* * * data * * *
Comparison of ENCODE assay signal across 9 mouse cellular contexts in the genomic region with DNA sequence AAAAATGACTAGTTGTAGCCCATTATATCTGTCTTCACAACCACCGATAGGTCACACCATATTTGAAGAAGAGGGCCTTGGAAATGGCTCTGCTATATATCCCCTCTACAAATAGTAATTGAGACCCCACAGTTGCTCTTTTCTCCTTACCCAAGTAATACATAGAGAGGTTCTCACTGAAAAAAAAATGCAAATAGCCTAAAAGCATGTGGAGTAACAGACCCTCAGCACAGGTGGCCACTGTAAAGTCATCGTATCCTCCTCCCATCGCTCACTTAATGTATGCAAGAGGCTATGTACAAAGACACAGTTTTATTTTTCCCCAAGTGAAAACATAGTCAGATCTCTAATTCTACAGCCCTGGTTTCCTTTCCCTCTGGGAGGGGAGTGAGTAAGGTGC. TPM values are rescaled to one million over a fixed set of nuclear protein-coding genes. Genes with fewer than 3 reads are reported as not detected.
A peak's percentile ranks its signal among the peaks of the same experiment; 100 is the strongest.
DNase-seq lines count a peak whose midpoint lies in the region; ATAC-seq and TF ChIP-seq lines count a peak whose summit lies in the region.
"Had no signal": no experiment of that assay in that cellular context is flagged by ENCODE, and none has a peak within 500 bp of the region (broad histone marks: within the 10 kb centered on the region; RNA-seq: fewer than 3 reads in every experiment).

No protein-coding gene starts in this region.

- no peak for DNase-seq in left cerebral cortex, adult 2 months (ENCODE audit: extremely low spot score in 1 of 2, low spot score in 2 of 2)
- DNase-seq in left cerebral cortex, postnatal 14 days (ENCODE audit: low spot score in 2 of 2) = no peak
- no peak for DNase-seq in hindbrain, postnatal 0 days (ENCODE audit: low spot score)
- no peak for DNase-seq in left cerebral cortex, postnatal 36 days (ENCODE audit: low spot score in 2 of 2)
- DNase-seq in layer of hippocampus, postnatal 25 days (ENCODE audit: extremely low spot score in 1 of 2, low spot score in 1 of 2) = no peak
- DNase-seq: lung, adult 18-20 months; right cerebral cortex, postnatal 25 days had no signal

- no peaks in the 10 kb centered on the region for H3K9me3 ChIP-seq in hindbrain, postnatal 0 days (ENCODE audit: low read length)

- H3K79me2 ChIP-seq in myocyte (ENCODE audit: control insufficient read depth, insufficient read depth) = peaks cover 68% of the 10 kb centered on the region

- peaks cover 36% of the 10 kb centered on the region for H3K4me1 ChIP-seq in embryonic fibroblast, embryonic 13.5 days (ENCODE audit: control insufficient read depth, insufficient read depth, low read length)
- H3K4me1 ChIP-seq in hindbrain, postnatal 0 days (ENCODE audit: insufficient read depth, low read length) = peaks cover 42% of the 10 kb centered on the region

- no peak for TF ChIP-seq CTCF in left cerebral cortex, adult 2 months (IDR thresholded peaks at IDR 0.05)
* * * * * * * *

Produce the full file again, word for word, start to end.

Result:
Comparison of ENCODE assay signal across 9 mouse cellular contexts in the genomic region with DNA sequence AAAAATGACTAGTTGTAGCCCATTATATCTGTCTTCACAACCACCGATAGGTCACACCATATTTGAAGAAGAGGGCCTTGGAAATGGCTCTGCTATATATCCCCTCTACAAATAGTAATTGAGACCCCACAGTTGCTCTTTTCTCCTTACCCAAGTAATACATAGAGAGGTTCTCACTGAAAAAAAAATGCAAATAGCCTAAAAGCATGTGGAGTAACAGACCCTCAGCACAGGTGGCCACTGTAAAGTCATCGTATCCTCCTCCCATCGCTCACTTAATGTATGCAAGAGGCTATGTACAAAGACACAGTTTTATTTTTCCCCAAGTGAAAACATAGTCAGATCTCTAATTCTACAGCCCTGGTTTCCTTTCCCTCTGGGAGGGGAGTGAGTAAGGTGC. TPM values are rescaled to one million over a fixed set of nuclear protein-coding genes. Genes with fewer than 3 reads are reported as not detected.
A peak's percentile ranks its signal among the peaks of the same experiment; 100 is the strongest.
DNase-seq lines count a peak whose midpoint lies in the region; ATAC-seq and TF ChIP-seq lines count a peak whose summit lies in the region.
"Had no signal": no experiment of that assay in that cellular context is flagged by ENCODE, and none has a peak within 500 bp of the region (broad histone marks: within the 10 kb centered on the region; RNA-seq: fewer than 3 reads in every experiment).

No protein-coding gene starts in this region.

- no peak for DNase-seq in left cerebral cortex, adult 2 months (ENCODE audit: extremely low spot score in 1 of 2, low spot score in 2 of 2)
- DNase-seq in left cerebral cortex, postnatal 14 days (ENCODE audit: low spot score in 2 of 2) = no peak
- no peak for DNase-seq in hindbrain, postnatal 0 days (ENCODE audit: low spot score)
- no peak for DNase-seq in left cerebral cortex, postnatal 36 days (ENCODE audit: low spot score in 2 of 2)
- DNase-seq in layer of hippocampus, postnatal 25 days (ENCODE audit: extremely low spot score in 1 of 2, low spot score in 1 of 2) = no peak
- DNase-seq: lung, adult 18-20 months; right cerebral cortex, postnatal 25 days had no signal

- no peaks in the 10 kb centered on the region for H3K9me3 ChIP-seq in hindbrain, postnatal 0 days (ENCODE audit: low read length)

- H3K79me2 ChIP-seq in myocyte (ENCODE audit: control insufficient read depth, insufficient read depth) = peaks cover 68% of the 10 kb centered on the region

- peaks cover 36% of the 10 kb centered on the region for H3K4me1 ChIP-seq in embryonic fibroblast, embryonic 13.5 days (ENCODE audit: control insufficient read depth, insufficient read depth, low read length)
- H3K4me1 ChIP-seq in hindbrain, postnatal 0 days (ENCODE audit: insufficient read depth, low read length) = peaks cover 42% of the 10 kb centered on the region

- no peak for TF ChIP-seq CTCF in left cerebral cortex, adult 2 months (IDR thresholded peaks at IDR 0.05)